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Disrupting the Invisibility of Working-Class Girls

Redemption, Value, and the Politics of Recognition

Stephanie Skourtes

At a time when individualized narratives have replaced structural explanations like social class to account for inequality, girls who are on the urban fringe are not only made invisible but are under-valued as contributing members to a future, individually oriented society. This article offers a visual disruption in order to re-value the stigmatized, working-class girl by applying the concept of use-value to identify the girls' redemption narratives as an agentic process that is expressed affectively. Drawing from an ethnography of urban, working-class girls who utilize social services, this article reveals how class as culture operated along with other classification systems to inscribe the girls as a problem. Recognizing this, each girl had a redemption tale to tell so as to recover a sense of self; the self-narratives revealed alternative value systems that provided collective and practical value to them.

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Annabel Erulkar and Girmay Medhin

resulted in an increasing number of initiatives developed to support girls, especially in poorer countries. Many of the programs for marginalized girls employ what are known as safe spaces—sometimes referred to as child friendly spaces—that are places in

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Girls, Homelessness, and COVID-19

The Urgent Need for Research and Action

Kaitlin Schwan, Erin Dej, and Alicia Versteegh

triangulation of these bodies of research raises the question of whether the pandemic may create a pipeline into housing precarity and homelessness for low-income or marginalized girls in Canada, some of whom were previously housed, while further entrenching

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"Every time she bends over she pulls up her thong"

Teen Girls Negotiating Discourses of Competitive, Heterosexualized Aggression

Jessica Ringrose

In this paper I explore the themes of heterosexualized competition and aggression in Avril Lavigne's music video Girlfriend (2007) as representative of the violent heterosexualized politics within which girls are incited to compete in contemporary schooling and popular culture. I argue that psycho-educational discourses attempting to explain girls' aggression and bullying fail to account for the heterosexualized, classed or racialized power dynamics of social competition that organize heteronormative femininity. Then I elaborate a psychosocial approach using psychoanalytic concepts to trace how teen girls negotiate contemporary discourses of sexual aggression and competition. Drawing on findings from a study with racially and economically marginalized girls aged thirteen to fourteen attending an innercity school in South Wales, I suggest that the girls enact regulatory, classed discourses like slut to manage performances of heterosexualized aggression. However, alongside their demonstration of the impetus toward sexual regulation of one another, I show how the girls in my study are also attempting to challenge heteronormative formations of performing sexy-aggressive. Moments of critical resistance in their narratives, when they refuse to pathologize aggressive girls as mean and/or bullies, and in their fantasies, when they reject heterosexual relationships like marriage are explored.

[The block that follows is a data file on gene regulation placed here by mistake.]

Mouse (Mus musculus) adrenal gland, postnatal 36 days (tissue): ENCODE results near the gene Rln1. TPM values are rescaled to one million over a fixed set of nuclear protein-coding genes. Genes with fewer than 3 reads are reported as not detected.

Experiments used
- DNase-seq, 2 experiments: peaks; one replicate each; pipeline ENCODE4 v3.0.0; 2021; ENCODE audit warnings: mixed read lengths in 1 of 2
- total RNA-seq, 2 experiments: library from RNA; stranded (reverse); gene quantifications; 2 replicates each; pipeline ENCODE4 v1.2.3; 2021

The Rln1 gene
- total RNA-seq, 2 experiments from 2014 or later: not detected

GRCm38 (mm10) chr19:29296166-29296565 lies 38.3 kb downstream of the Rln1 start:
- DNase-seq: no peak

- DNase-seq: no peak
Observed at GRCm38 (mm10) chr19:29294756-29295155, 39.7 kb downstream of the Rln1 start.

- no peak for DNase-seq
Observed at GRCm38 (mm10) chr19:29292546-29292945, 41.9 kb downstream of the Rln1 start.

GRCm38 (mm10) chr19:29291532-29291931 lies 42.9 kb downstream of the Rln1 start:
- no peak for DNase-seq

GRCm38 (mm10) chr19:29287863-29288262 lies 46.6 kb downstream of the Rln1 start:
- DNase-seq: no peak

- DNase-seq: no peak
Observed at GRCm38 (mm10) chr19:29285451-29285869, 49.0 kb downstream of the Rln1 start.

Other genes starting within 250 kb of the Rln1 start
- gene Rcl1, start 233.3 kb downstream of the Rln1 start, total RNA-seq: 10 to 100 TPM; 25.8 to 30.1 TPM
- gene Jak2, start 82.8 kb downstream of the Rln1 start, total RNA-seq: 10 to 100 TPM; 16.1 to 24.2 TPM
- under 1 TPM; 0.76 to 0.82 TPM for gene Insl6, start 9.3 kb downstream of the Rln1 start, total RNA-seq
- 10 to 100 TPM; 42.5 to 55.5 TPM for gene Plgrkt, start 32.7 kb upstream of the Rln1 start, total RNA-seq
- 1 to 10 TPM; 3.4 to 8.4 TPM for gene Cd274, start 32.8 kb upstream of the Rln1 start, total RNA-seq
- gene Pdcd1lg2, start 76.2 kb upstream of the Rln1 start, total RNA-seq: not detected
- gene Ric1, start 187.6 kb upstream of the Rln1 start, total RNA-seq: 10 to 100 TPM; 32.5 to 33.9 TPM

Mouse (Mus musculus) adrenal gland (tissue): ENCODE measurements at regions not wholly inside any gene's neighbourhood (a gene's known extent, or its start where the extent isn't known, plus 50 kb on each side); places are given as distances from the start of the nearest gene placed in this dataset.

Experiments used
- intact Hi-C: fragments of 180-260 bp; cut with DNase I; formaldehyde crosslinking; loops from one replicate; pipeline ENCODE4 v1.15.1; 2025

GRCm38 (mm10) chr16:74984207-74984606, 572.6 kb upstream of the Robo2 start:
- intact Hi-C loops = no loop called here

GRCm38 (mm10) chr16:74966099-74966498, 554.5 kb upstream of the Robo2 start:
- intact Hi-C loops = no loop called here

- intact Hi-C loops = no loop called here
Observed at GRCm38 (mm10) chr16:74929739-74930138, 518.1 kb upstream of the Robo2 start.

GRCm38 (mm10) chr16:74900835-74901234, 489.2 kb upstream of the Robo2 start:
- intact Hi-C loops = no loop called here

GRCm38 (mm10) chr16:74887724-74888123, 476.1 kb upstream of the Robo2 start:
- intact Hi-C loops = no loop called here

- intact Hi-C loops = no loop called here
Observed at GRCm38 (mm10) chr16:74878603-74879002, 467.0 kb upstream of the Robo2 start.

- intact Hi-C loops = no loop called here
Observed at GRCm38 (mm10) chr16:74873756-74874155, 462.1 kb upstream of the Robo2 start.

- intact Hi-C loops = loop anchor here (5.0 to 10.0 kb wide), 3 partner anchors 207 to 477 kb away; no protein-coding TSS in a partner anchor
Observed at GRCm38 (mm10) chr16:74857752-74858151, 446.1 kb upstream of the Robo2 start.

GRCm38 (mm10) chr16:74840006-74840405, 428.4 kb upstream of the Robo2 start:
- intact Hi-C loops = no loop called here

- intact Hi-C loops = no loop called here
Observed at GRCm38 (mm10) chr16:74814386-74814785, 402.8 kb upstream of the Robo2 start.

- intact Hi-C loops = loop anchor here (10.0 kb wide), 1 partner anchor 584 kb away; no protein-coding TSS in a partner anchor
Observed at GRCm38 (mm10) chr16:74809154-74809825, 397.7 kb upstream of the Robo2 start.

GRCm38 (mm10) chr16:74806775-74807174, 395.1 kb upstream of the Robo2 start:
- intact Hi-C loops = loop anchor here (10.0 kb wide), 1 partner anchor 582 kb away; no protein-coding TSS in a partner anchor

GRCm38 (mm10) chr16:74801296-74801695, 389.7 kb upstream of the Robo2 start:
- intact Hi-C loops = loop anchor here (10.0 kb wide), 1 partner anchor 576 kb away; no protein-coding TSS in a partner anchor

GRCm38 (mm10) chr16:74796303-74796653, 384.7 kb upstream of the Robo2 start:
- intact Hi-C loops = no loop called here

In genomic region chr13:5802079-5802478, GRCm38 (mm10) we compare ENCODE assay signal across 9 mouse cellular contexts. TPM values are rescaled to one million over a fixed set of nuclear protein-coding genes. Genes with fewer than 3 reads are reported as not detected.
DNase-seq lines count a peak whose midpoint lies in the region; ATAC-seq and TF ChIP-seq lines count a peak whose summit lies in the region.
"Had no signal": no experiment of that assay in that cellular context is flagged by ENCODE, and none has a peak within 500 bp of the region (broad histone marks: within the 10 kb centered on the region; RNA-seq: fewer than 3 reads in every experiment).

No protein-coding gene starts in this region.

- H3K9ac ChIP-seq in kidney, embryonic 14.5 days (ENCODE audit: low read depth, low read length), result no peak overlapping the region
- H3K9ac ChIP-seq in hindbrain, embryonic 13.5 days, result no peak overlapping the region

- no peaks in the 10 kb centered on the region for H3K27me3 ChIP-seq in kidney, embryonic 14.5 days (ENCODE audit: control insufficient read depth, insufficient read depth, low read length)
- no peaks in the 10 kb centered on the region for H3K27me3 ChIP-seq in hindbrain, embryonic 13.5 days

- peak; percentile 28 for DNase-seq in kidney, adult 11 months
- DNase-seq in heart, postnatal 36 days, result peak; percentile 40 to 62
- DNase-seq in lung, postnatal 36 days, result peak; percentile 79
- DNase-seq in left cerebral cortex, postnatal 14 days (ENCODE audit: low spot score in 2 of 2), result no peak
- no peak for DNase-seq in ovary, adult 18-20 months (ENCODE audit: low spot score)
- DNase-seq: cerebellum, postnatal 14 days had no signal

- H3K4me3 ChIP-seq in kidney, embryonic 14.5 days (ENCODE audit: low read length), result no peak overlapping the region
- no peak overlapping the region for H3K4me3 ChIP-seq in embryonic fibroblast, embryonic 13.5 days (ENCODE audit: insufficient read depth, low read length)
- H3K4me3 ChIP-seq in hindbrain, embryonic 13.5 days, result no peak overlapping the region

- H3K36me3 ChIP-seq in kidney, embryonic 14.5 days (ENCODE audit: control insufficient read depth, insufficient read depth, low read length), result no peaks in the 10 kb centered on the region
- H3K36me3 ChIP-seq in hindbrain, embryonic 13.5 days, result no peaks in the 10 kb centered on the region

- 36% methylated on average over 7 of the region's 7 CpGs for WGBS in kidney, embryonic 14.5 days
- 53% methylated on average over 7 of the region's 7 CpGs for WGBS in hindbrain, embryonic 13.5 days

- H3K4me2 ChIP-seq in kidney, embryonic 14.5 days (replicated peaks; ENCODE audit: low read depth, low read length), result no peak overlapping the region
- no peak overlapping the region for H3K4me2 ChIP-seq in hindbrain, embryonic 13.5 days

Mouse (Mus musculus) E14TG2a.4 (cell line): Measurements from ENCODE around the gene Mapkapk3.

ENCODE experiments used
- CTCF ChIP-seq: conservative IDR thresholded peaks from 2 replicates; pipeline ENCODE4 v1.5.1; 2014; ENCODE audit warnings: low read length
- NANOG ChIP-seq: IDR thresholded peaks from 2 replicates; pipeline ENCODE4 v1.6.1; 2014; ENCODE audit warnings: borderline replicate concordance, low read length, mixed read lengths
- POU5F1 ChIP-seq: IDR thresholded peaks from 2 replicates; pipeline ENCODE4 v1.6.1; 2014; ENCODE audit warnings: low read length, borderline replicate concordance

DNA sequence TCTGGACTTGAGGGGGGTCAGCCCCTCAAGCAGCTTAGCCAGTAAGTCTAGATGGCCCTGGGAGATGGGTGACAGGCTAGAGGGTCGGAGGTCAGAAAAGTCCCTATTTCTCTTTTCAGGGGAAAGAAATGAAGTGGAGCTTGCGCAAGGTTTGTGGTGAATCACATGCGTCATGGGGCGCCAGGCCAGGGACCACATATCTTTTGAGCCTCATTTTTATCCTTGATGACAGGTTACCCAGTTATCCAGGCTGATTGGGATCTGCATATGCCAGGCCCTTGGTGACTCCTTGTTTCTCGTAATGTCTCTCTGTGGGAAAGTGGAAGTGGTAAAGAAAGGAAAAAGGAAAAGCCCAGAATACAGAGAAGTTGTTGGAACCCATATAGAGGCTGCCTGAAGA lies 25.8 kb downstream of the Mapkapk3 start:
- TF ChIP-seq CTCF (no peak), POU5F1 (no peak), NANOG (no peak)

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Claudia Mitchell and Ann Smith

ensure the wellbeing of transgirls and notes that “more research is needed to understand marginalized girls’ experiences when things fall apart.” Reporting on research done in Bangladesh and Jordan, Sarah Baird, Sarah Alheiwidi, Rebecca Dutton, Khadija

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Working Hard, Hanging Back

Constructing the Achieving Girl

Colette Slagle

how conceptions of genius inform the present day. She notes that genius has been used to marginalize girls and women at each stage by setting the solitary innate boy genius in opposition to the collaborative hardworking girl. She conveys how these

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Girlhood Studies at 10

Claudia Mitchell

groups led by mentors.” They conclude that “[g]irls-only safe spaces programs can be effective at improving literacy and health-seeking behavior among … marginalized girls.” We conclude this issue with book reviews by Crystal Leigh Endsley and Elspeth

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Desirée de Jesus

and methodological contributions to the field that emerge from research foregrounding these marginalized girls’ experiences and histories. The contributions to The Black Girlhood Studies Collection , edited by Aria S. Halliday, counter this practice

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A Call to Action

Creativity and Black Girlhood

Crystal Leigh Endsley

connecting it to the larger machine of systemic inequality. Brown knows that there are dangers for marginalized girls in exposing their stories to an audience that may not be what I think of as black-girl-literate. Her first chapter includes her own story and

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Personal, Powerful, Political

Activist Networks by, for, and with Girls and Young Women

Catherine Vanner and Anuradha Dugal

patriarchy, racism, and other discriminatory structures ( Bergmann and Ossewaarde 2020 ; Walters 2016 ). There remains a stubborn process of making girls—particularly girls of color and other socially marginalized girls— invisible in public discourse and in